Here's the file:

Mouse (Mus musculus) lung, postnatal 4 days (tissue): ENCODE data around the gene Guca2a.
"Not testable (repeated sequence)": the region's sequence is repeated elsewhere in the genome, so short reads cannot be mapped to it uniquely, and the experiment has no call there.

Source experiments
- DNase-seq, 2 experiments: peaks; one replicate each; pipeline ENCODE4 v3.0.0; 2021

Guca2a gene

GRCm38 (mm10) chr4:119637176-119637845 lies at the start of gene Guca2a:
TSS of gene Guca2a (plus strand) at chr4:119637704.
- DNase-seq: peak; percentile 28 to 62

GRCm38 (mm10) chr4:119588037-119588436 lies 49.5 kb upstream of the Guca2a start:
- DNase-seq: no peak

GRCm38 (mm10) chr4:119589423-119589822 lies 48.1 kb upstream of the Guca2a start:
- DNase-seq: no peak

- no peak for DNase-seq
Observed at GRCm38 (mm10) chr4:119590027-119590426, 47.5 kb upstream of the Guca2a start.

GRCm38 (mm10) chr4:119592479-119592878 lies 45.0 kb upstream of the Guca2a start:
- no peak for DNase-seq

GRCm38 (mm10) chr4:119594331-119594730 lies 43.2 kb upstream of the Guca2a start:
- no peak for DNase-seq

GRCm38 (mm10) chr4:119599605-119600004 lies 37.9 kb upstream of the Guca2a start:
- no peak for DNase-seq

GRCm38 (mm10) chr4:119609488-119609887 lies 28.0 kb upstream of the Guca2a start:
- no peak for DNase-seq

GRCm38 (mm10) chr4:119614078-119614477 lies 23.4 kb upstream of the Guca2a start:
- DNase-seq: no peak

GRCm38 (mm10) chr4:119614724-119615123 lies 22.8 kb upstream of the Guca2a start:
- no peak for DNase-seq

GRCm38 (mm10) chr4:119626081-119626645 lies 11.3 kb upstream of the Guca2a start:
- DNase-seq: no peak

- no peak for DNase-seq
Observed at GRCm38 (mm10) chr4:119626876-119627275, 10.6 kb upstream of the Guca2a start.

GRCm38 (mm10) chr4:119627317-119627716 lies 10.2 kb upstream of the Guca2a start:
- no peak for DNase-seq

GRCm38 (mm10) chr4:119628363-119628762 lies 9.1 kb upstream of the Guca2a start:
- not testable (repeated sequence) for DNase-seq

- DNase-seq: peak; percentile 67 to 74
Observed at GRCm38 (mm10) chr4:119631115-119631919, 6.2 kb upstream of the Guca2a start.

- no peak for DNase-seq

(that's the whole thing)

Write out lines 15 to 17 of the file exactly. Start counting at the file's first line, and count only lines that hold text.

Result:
GRCm38 (mm10) chr4:119592479-119592878 lies 45.0 kb upstream of the Guca2a start:
- no peak for DNase-seq

GRCm38 (mm10) chr4:119594331-119594730 lies 43.2 kb upstream of the Guca2a start: